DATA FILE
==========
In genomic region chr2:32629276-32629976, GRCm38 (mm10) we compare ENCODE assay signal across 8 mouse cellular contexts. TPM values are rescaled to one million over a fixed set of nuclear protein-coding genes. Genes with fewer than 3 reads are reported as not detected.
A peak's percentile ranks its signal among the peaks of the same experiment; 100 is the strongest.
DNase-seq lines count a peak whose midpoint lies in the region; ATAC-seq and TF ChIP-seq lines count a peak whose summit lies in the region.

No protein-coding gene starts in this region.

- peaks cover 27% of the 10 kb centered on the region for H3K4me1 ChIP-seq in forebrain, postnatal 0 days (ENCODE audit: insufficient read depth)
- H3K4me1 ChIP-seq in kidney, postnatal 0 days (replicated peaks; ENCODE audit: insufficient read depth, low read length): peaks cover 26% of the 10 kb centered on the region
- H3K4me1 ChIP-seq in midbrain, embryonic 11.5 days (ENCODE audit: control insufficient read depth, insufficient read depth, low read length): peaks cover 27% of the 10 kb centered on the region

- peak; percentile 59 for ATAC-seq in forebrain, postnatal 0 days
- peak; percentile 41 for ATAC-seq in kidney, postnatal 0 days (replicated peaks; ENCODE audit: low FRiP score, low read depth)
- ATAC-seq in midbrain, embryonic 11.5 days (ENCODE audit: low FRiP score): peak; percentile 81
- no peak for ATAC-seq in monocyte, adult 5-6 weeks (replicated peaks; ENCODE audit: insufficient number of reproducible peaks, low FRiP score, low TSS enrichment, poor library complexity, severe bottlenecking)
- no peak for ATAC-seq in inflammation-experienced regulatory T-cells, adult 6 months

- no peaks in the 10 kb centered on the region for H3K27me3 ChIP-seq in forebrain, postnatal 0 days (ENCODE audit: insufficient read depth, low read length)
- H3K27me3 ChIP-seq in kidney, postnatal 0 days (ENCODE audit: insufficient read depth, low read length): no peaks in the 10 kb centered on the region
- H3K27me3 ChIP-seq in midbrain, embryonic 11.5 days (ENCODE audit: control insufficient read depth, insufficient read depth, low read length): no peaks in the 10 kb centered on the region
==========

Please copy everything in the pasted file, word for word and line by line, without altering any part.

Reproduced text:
In genomic region chr2:32629276-32629976, GRCm38 (mm10) we compare ENCODE assay signal across 8 mouse cellular contexts. TPM values are rescaled to one million over a fixed set of nuclear protein-coding genes. Genes with fewer than 3 reads are reported as not detected.
A peak's percentile ranks its signal among the peaks of the same experiment; 100 is the strongest.
DNase-seq lines count a peak whose midpoint lies in the region; ATAC-seq and TF ChIP-seq lines count a peak whose summit lies in the region.

No protein-coding gene starts in this region.

- peaks cover 27% of the 10 kb centered on the region for H3K4me1 ChIP-seq in forebrain, postnatal 0 days (ENCODE audit: insufficient read depth)
- H3K4me1 ChIP-seq in kidney, postnatal 0 days (replicated peaks; ENCODE audit: insufficient read depth, low read length): peaks cover 26% of the 10 kb centered on the region
- H3K4me1 ChIP-seq in midbrain, embryonic 11.5 days (ENCODE audit: control insufficient read depth, insufficient read depth, low read length): peaks cover 27% of the 10 kb centered on the region

- peak; percentile 59 for ATAC-seq in forebrain, postnatal 0 days
- peak; percentile 41 for ATAC-seq in kidney, postnatal 0 days (replicated peaks; ENCODE audit: low FRiP score, low read depth)
- ATAC-seq in midbrain, embryonic 11.5 days (ENCODE audit: low FRiP score): peak; percentile 81
- no peak for ATAC-seq in monocyte, adult 5-6 weeks (replicated peaks; ENCODE audit: insufficient number of reproducible peaks, low FRiP score, low TSS enrichment, poor library complexity, severe bottlenecking)
- no peak for ATAC-seq in inflammation-experienced regulatory T-cells, adult 6 months

- no peaks in the 10 kb centered on the region for H3K27me3 ChIP-seq in forebrain, postnatal 0 days (ENCODE audit: insufficient read depth, low read length)
- H3K27me3 ChIP-seq in kidney, postnatal 0 days (ENCODE audit: insufficient read depth, low read length): no peaks in the 10 kb centered on the region
- H3K27me3 ChIP-seq in midbrain, embryonic 11.5 days (ENCODE audit: control insufficient read depth, insufficient read depth, low read length): no peaks in the 10 kb centered on the region